The New England Journal of Medicine Downloaded from nejm.org on August 1, 2013. For personal use only. No other uses without permission. Copyright 1995 Massachusetts Medical Society. All rights reserved.

Vol. 333

No. 24

CURRENT CONCEPTS

1621

Table 2. Microbiologic Pathogens in CommunityAcquired Pneumonia.


MICROBIAL AGENT
OR

CAUSE

PREVALENCE (%) NORTH AMERICAN STUDIES * BRITISH THORACIC SOCIETY

Bacteria Streptococcus pneumoniae Haemophilus inuenzae Staphylococcus aureus Gram-negative bacilli Miscellaneous Atypical agents Legionella Mycoplasma pneumoniae Chlamydia pneumoniae Viruses Aspiration

2060 310 35 310 35 1020 28 16 46 215 610

6075 45 15 Rare 25 518 816

*Based on 15 published reports from North America.7-21 None of these studies used techniques adequate to detect anaerobes in respiratory secretions; these organisms account for 20 to 30 percent of cases in some reports.36,37 P. carinii is excluded but may account for up to 15 percent in recent reports from urban centers.20 Based on an analysis of 453 adults in a prospective study of community-acquired pneumonia in 25 British hospitals.30,40 Dashes indicate that the pathogen was not included in the study. Includes Moraxella catarrhalis, group A streptococcus, and Neisseria meningitidis (each accounting for 1 to 2 percent of cases).

for pneumonia involving sensitive strains, even when the treatment includes penicillins or cephalosporins.43 There is an unveried assumption that many or most patients with no bacteriologic diagnosis have infections involving atypical agents, such as legionella species, Mycop. pneumoniae, or Chl. pneumoniae. This assumption accounts for the frequent use of macrolides for enigmatic pneumonia, although limited studies in outpatients show that macrolides and beta-lactam agents are equally effective in adult outpatients with pneumonia.44,45 Legionella is an important pulmonary pathogen that requires treatment with a macrolide or uoroquinolone, but this applies only to hospitalized patients, since legionnaires disease has not been observed in outpatients. On the basis of these observations, we recommend that adults with community-acquired pneumonia receive treatment with antibiotic agents selected according to the results of microbiologic studies of sputum and blood cultures (Table 4). We recommend the following guidelines for the empirical selection of drugs: For young adults treated as outpatients: the oral administration of a macrolide (erythromycin, clarithromycin,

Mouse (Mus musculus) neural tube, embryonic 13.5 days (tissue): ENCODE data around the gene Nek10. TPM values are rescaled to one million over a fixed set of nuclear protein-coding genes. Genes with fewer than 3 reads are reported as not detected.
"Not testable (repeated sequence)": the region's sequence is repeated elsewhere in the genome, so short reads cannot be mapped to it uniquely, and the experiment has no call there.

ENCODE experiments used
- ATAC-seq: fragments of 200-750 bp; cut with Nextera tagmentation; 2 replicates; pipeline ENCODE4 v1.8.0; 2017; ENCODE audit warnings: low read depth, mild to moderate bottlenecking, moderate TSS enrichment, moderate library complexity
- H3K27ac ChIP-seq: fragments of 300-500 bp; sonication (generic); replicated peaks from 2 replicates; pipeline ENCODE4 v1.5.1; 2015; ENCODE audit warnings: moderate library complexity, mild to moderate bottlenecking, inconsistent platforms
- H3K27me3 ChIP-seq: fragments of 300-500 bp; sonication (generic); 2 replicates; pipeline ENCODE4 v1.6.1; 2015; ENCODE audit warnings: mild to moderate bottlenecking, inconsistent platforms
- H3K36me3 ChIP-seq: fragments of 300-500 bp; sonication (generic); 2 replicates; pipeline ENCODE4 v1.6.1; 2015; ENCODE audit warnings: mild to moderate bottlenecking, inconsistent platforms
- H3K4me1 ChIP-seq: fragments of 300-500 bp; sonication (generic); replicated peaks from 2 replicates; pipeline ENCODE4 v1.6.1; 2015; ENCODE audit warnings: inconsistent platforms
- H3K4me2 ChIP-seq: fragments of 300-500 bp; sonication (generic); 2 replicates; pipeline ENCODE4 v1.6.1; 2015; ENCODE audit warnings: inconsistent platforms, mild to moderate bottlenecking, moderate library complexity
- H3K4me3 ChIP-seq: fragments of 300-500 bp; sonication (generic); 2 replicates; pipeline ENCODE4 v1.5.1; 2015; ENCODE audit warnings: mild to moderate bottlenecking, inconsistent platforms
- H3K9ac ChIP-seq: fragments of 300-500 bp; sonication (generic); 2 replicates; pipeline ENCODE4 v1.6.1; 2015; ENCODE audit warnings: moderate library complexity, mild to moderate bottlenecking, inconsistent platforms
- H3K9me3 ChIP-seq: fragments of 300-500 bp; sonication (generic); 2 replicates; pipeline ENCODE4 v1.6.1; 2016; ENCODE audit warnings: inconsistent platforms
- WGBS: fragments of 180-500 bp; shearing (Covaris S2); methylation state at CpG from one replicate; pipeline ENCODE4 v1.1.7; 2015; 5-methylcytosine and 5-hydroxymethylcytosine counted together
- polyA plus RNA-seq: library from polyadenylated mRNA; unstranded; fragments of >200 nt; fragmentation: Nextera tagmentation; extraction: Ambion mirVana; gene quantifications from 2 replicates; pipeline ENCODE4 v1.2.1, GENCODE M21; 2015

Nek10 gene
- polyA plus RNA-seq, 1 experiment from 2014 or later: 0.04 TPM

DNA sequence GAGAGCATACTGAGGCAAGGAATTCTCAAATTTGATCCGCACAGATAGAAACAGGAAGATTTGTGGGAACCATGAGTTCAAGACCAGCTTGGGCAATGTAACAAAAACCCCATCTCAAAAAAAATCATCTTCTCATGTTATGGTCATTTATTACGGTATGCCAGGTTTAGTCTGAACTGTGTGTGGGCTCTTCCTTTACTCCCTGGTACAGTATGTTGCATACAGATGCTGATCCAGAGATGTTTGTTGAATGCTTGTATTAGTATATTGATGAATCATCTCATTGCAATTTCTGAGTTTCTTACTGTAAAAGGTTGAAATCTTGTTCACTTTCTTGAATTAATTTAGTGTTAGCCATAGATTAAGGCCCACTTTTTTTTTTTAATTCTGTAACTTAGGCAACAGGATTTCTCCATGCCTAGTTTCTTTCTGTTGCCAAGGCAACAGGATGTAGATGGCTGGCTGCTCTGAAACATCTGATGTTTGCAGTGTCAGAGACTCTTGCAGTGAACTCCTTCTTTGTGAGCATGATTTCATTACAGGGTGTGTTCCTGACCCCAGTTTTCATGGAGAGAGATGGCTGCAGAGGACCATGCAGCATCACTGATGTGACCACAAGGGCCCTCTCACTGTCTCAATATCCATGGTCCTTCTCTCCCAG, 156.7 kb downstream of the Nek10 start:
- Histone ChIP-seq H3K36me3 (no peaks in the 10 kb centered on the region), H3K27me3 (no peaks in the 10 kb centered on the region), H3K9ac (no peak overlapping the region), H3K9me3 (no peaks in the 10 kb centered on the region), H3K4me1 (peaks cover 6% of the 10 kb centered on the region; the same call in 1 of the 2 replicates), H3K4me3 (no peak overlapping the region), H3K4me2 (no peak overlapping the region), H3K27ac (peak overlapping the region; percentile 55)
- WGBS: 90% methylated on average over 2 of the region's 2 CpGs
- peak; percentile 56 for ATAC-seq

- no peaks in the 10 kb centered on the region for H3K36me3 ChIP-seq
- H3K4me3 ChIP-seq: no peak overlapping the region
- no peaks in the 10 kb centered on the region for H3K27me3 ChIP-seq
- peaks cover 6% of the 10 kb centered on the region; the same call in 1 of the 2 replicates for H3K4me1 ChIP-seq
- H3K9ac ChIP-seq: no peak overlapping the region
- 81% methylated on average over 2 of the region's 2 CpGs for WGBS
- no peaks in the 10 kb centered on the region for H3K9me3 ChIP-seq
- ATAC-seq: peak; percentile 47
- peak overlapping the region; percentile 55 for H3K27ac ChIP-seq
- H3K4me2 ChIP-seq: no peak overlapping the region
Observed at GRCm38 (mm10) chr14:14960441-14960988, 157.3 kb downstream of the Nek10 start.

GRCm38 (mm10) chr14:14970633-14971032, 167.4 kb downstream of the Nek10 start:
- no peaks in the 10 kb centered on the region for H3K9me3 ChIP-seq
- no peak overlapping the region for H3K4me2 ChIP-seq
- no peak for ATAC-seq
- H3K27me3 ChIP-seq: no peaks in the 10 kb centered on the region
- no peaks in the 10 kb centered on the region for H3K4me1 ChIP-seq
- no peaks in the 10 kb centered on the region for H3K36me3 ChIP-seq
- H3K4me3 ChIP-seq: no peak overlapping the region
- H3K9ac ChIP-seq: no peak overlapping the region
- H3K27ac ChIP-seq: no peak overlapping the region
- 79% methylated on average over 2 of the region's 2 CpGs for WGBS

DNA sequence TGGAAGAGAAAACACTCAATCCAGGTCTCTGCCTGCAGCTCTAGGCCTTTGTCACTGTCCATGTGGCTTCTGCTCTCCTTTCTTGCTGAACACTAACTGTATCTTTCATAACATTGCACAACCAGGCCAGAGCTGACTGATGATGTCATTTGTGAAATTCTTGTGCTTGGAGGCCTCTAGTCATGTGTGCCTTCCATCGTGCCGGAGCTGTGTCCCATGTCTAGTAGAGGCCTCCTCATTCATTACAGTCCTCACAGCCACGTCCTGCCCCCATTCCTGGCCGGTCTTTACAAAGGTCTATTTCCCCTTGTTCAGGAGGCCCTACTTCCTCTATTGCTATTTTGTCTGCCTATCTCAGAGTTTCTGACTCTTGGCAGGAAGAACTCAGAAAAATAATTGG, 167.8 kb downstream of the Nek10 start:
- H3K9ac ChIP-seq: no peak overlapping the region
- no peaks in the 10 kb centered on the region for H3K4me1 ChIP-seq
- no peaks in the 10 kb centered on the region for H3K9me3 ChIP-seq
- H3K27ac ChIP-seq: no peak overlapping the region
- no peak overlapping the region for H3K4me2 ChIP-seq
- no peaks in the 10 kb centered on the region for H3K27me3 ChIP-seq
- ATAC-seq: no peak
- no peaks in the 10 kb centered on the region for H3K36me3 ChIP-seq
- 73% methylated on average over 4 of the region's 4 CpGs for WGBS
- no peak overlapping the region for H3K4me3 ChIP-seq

Table 3. Recommendations for the Empirical Treatment of Community-Acquired Pneumonia.
British Thoracic Society* Uncomplicated pneumonia of unknown cause without features indicating severe or nonpneumococcal disease Preferred regimen: an aminopenicillin amoxicillin (500 mg orally 3 times/ day) or ampicillin (500 mg intravenously 4 times/day) or benzylpenicillin (1.2 g intravenously 4 times/day) Alternative regimens: erythromycin (500 mg orally or intravenously 4 times/ day) or a second- or third-generation cephalosporin (cefuroxime or cefotaxime) Severe pneumonia of unknown cause Preferred regimen: erythromycin (1 g intravenously 4 times/day) plus a second- or third-generation cephalosporin (cefuroxime [1.5 g intravenously/ day] or cefotaxime [2 g intravenously 3 times/day]) Alternative regimen: ampicillin (1 g), oxacillin (2 g), and erythromycin (1 g) all intravenously 4 times/day American Thoracic Society Pneumonia in outpatients without coexisting conditions, age 60 yr Preferred regimen: a macrolide erythromycin; or either clarithromycin or azithromycin for patients with intolerance to erythromycin and for smokers (to treat Haem. inuenzae) Alternative regimen: tetracycline Pneumonia in outpatients with coexisting conditions, age 60 yr, or both Regimen: a second-generation cephalosporin; or trimethoprimsulfamethoxazole; or a beta-lactambeta-lactamase inhibitor with or without erythromycin or another macrolide if legionellosis is a concern Pneumonia in hospitalized patients Regimen: a second- or third-generation cephalosporin; or a beta-lactambetalactamase inhibitor with or without erythromycin if legionellosis is a concern; rifampin may be added if legionellosis is documented Severe community-acquired pneumonia Regimen: a macrolide (with rifampin if patient has legionellosis); a third-generation cephalosporin with antipseudomonal activity or another antipseudomonal agent, such as imipenem or ciprooxacin; and an aminoglycoside
*From the British Thoracic Society.40 From the American Thoracic Society.23 Excludes patients at risk for HIV infection. Coexisting conditions are dened as chronic obstructive lung disease, diabetes mellitus, renal insufciency, congestive heart failure, hospitalization within previous year, post-splenectomy state, chronic alcoholism, malnutrition, altered mental status, or suspected aspiration. Dened by a respiratory rate 30 per minute, ratio of the partial pressure of oxygen to the fraction of inspired oxygen 250, need for mechanical ventilation, chest lm showing bilateral or multiple-lobe involvement, systolic blood pressure 90 mm Hg or diastolic pressure 60 mm Hg, need for vasopressor agents for more than four hours, or renal failure.